Glossier is a recognizable example of this marketing concept. The company understands that many women are unhappy with the way that makeup affects the health of their skin. They also noticed that women are fed up with being told what makeup products to use. With this in mind, Glossier introduced a line of skincare and makeup products that not only nourish the skin but are also easy to use and promote individualism and personal expression with makeup.
The Societal Concept
The societal marketing concept is an emerging one that emphasizes the welfare of society. It’s based on the idea that marketers have a moral responsibility to market conscientiously to promote what’s good for people over what people may want, regardless of a company’s sales goals. Employees of a company live in the societies they market to, and they should advertise with the best interests of their local community in mind.
The fast-food industry is an example of what the societal concept aims to address. There’s a high societal demand for fast food, but this food is high in fat and sugar and contributes to excess waste. Even though the industry is answering the desires of the modern consumer, it’s hurting our health and detracting from our society’s goal of environmental sustainability.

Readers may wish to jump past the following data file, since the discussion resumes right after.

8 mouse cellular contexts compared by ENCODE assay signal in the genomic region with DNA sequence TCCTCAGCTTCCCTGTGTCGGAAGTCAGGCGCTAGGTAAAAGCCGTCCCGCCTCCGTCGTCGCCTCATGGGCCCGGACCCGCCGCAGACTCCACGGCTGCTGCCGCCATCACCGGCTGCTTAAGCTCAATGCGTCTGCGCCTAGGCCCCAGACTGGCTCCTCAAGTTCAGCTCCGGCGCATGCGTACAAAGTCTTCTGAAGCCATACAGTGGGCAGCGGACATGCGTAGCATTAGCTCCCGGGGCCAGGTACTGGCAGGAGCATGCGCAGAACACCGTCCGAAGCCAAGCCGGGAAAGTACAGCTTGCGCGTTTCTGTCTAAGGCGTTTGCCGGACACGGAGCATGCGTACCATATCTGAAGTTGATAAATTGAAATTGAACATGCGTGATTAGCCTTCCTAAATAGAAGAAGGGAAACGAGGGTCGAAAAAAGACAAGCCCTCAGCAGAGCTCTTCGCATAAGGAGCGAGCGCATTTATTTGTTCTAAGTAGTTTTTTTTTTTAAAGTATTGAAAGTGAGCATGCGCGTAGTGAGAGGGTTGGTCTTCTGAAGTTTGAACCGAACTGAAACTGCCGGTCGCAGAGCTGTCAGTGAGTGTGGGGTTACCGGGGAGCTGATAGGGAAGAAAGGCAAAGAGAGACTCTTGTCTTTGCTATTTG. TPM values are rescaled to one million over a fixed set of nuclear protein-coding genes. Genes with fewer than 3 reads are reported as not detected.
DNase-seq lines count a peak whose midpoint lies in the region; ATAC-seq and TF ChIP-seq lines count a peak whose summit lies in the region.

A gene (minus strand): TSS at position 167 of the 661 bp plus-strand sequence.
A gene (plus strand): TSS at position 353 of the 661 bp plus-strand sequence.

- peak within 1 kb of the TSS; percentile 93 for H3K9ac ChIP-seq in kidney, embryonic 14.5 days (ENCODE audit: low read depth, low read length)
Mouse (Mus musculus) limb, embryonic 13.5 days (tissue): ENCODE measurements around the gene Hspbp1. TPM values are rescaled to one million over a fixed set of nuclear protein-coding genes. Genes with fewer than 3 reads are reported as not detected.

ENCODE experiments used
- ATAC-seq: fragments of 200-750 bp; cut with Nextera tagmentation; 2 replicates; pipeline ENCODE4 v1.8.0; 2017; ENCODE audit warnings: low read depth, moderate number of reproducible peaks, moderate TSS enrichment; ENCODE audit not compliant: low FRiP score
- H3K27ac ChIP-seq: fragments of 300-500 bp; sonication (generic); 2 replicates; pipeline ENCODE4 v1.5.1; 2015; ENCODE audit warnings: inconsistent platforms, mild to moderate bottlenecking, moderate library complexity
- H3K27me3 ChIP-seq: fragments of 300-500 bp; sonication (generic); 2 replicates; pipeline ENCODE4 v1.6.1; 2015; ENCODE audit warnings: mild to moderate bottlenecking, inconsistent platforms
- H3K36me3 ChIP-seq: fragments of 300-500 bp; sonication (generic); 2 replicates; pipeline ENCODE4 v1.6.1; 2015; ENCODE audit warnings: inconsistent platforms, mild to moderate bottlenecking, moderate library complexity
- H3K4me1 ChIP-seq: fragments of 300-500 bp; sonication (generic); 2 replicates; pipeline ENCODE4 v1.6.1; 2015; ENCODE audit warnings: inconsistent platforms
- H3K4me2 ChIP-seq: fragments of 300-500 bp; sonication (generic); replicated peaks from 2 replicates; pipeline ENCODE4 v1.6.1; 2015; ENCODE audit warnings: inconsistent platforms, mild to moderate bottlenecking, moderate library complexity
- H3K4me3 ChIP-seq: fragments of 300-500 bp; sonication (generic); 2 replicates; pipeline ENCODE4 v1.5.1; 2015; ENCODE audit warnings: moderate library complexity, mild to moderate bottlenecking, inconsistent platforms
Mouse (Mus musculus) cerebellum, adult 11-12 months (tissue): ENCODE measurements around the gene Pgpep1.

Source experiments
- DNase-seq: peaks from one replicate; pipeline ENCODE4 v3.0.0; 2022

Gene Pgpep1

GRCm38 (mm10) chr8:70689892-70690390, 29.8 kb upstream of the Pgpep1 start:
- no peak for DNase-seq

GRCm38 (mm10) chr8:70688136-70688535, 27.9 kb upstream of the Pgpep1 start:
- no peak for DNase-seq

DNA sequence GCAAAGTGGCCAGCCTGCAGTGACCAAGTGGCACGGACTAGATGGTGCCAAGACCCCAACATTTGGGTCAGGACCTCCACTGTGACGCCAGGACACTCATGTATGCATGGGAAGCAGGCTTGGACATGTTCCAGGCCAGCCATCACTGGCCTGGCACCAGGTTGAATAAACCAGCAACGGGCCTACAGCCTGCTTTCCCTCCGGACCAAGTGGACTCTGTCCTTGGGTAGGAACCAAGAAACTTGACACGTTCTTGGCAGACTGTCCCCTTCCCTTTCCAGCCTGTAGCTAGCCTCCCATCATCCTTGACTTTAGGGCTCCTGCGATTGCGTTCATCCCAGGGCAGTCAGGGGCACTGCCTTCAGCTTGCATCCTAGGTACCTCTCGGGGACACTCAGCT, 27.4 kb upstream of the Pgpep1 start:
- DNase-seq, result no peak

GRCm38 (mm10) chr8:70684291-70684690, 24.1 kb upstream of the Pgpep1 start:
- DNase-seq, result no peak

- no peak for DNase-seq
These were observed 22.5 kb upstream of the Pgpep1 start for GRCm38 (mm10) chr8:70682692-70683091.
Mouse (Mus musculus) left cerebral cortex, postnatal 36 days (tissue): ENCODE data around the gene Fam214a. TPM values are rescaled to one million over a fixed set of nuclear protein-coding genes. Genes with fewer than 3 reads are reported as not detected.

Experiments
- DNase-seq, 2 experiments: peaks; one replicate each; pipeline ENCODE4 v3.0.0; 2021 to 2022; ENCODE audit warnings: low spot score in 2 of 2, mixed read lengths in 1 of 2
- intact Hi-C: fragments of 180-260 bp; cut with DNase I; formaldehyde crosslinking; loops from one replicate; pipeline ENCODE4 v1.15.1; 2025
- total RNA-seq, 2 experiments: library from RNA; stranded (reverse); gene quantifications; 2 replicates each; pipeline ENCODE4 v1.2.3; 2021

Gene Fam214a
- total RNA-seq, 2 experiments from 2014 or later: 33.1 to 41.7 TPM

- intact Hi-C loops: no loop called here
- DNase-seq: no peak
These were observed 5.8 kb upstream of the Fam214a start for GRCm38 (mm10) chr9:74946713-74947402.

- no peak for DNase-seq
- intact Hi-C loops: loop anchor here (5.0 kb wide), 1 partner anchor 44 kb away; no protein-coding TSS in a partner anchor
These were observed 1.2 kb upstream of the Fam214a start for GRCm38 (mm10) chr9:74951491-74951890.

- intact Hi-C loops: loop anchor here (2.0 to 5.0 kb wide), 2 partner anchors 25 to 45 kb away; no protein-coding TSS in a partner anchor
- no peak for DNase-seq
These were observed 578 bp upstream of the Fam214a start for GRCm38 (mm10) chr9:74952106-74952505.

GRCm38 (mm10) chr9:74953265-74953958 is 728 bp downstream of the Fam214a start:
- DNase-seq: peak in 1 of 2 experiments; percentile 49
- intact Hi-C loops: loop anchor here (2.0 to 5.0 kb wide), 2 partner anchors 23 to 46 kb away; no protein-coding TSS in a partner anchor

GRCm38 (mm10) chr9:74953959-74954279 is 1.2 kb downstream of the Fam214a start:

How to Choose the Right Marketing Concept
While not all of the above concepts are effective (or perhaps as effective as they once were), you can utilize aspects from multiple concepts in designing and strategizing a marketing plan. As you plan, you need to ask yourself some questions before deciding which marketing concept(s) to base it on. Consider the following:
- Who is your target audience? Which demographics are interested in your products or services? Where are they looking for you and what you have to offer? What attracts this demographic to your company? How can you use that to turn these people into customers?
- What are your goals besides making money? For example, are you trying to establish a loyal customer base? Are you trying to fill a hole in the industry you’re selling in?
- What makes your brand unique? What education do they need to be enticed to buy?
Consult With a Professional About Marketing Concepts Today
Over the years, the focus of marketing has shifted from profits and products to people and their needs. The modern consumer is more receptive to the marketing concept and the societal concept, as these concepts make them feel heard and cared about. As long as you put the consumer first in your strategy, you’re bound to have some level of success.
For help getting started on your marketing strategy, contact Avalaunch Media.
22 thoughts on “The Five Marketing Concepts”
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A very great article on Marketing Management Philosophies/Concepts/Orientations. Thank you so much Mekenna Wilson.
Very insightful and spot on.
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Thanks for the eye opening tips on marketing . I launched into a wealth creation group that involves marketing. This has become weary because I find it difficult to convince a customer to buy into my idea. It is a networking business, not product distribution involved scheme. With no head way, i planned to quit despite my finance sunk in it. Trainings are given to us but not getting a push. How can i forge ahead? Thanks.